You’ve been framed again

UPDATED 12/08/10 (update here)

Earlier, I set myself the goal of replacing the existing window framing, which was both ill-fitting and full of holes where parts had been moved and re-moved. Rather than fill and bodge the frame further, I decided to learn from my lessons and re-do the frame, measuring in place for extra accuracy.

I set to the task this morning with my trusty tape and mitre saw at the ready. I took down the existing frame, measured up the pieces and the gaps, and re-cut all the parts. This took a while because there are some tricky angles.

New upper frame installed, lower frame removed

With the upper frame cut, I then joined the parts of the left and right hand sides together with both screws and glue, to impart extra strength and make mounting it easier. The right hand side then went in, secured by screws, followed by the left, and in the middle a filler block which I cut to precise size only once the two sides were in place, to ensure a perfect fit.

The joints are all flush, no gaps or holes

I then set about the lower frame. Once measured up, cut and sanded, I again joined the sides together to form two parts, using screws and glue. These sides would then each sit nicely on the mounting posts below them. Other than a small glitch where I managed to screw directly into another screw below (!), it all went nicely and soon the lower frame was in place too.

Woodworm? No, just lots of bodging. The old window frame.

Each half of the frame is glued and screwed together for strength

However, all was not perfect. A small amount of mis-cutting and mis-measurement had obviously taken place, as there were small imperfections on the fit. I trimmed some pieces down to get the best fit I could, but this still left a couple of places where it wasn’t flush. I decided to live with these rather than cut yet more frame pieces – the objective was to improve the look and in particular to get rid of the various indentations and holes.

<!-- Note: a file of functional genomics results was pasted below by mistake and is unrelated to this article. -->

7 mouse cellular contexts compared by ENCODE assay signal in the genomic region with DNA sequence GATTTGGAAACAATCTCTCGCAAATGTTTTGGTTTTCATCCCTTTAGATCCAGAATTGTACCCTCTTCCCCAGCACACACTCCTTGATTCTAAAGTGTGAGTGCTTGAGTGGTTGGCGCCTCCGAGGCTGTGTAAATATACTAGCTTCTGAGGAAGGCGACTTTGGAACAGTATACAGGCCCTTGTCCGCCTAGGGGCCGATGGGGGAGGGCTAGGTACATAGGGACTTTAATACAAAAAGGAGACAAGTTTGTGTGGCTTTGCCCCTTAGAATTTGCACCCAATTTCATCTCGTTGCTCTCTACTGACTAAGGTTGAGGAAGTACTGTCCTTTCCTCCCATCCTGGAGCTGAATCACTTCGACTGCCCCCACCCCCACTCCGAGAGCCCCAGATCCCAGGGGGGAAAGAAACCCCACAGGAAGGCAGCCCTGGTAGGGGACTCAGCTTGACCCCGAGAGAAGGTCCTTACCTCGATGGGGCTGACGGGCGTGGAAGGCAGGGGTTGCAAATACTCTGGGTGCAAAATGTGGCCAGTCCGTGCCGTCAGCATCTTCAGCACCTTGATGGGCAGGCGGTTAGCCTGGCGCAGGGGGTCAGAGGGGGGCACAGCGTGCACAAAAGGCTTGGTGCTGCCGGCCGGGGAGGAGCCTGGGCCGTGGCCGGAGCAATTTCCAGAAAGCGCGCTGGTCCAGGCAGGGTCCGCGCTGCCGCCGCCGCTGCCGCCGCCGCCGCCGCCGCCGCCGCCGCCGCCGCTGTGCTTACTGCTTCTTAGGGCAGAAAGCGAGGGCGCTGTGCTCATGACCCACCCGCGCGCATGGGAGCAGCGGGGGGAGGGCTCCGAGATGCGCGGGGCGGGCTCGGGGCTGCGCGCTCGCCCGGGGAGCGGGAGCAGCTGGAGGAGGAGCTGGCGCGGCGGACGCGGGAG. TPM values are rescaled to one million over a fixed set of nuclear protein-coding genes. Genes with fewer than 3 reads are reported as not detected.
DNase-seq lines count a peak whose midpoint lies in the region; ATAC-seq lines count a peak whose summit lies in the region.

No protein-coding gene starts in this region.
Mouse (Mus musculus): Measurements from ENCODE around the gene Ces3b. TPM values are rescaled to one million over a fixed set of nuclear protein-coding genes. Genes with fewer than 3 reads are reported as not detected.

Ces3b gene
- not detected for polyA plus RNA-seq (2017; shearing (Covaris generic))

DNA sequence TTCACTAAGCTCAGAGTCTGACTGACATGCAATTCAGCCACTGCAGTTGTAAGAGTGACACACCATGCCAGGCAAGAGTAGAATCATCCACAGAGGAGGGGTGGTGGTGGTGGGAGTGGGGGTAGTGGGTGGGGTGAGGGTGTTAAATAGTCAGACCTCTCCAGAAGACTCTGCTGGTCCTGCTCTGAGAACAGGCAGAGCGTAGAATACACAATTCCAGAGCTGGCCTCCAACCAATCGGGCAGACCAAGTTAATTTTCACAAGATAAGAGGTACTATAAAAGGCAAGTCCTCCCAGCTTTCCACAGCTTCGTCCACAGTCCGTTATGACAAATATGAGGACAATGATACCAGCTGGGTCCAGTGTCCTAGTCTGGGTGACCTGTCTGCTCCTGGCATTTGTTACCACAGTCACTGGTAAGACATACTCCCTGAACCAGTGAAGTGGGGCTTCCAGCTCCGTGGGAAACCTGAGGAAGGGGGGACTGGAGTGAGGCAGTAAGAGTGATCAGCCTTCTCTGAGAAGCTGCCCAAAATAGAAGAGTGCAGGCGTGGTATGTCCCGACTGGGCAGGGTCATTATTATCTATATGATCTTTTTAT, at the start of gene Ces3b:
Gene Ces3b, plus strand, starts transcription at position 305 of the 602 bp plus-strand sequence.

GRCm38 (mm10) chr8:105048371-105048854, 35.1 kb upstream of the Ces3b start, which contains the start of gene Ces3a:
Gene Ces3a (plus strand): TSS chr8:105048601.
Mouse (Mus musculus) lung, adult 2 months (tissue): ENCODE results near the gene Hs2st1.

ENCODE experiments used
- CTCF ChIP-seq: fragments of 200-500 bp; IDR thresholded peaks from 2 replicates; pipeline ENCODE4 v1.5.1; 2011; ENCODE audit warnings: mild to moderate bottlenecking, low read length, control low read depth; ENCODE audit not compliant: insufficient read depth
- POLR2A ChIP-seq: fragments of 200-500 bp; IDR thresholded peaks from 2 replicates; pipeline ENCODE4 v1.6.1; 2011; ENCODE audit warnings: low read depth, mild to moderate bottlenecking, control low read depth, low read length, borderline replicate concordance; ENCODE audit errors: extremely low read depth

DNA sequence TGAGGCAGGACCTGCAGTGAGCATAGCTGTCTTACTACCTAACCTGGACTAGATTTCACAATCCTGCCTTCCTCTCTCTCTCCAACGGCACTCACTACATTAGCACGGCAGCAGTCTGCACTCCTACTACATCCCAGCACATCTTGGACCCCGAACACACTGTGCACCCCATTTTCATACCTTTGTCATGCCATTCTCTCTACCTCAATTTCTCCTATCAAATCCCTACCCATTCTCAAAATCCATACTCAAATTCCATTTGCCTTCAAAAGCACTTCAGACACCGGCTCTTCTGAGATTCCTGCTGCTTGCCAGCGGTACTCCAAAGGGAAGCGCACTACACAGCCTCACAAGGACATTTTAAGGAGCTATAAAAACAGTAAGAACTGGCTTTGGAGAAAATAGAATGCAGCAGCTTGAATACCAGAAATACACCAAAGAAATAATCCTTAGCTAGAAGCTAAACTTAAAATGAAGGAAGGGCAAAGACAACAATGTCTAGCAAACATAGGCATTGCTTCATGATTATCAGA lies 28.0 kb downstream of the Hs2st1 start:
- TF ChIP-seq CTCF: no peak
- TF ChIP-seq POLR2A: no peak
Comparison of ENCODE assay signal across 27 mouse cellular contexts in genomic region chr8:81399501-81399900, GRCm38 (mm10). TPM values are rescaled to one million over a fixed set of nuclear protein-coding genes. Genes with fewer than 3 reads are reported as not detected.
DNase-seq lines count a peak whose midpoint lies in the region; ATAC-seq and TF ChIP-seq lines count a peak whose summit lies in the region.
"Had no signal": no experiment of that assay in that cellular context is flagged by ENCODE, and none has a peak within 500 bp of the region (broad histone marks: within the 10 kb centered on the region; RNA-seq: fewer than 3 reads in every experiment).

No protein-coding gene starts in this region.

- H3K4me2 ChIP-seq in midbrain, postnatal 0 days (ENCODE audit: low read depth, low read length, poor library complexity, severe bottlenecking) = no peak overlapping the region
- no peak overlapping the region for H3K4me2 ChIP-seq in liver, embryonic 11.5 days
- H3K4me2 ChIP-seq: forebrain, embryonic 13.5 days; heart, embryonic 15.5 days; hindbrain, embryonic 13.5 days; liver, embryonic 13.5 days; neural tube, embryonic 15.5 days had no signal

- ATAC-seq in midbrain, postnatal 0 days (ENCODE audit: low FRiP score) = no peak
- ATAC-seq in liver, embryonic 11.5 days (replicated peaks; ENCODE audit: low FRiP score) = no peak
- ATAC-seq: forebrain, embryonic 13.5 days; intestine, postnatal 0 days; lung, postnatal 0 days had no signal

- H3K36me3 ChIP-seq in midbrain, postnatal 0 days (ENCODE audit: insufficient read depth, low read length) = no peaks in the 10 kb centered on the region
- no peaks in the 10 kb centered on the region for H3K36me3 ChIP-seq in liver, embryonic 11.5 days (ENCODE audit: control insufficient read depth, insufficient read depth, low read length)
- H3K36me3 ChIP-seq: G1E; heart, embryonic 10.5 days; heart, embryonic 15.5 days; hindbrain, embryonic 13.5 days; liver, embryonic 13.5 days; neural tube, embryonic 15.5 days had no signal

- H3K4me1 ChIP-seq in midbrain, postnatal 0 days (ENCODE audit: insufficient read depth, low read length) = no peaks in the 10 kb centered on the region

The new lower frame in place without window posts

To fill in the gaps I am employing a technique I’ve used a few times before. Take wood dust, mix it into some wood glue in a small pot, then push the mixture into the gap. This forms a filling that’s at least half wood. Once dry and solid, imperfections can be covered over with traditional wood filler.

Sadly, the fit is not 100% perfect...

...but my patented wood-shaving filling technique will fix that

I’m waiting until the gaps are fully filled and the frames sanded down in place before putting the window frames back in place. I’ve also decided to change the way the windows work – I will build individual panes with a thin wood frame which will fit into the larger wood frame and between the posts. This way the windows can be removed easily, and equally I don’t have to disassemble the main frame to take them out for painting etc. I hope to get onto this mechanism tomorrow, although it looks like it will involve making long bevelled cuts, something which only my manual circular saw can do, and at which I am really not much good. We’ll see how easy it is tomorrow, I guess.

Update, 12/08/10

Not enough work done so far today to merit a new post, and it’s basically a continuation of this work. I put in new window posts which are the first part of the removable window mechanism. They are really, really simple – just a strip of 22mm pine, cut to the right angles. Each post has only one part as compared to the old posts which had two parts facing the correct angles to slot the plexiglass into them. In this case, what I’m going to do is build plexiglass panes with wooden surrounds that will fit around the posts I’ve just put in. I’ll probably leave this for a while, though, and get on with the rear framing and skinning, the door, and the MIP frame. Obligatory picture follows.

The new, simpler window posts in place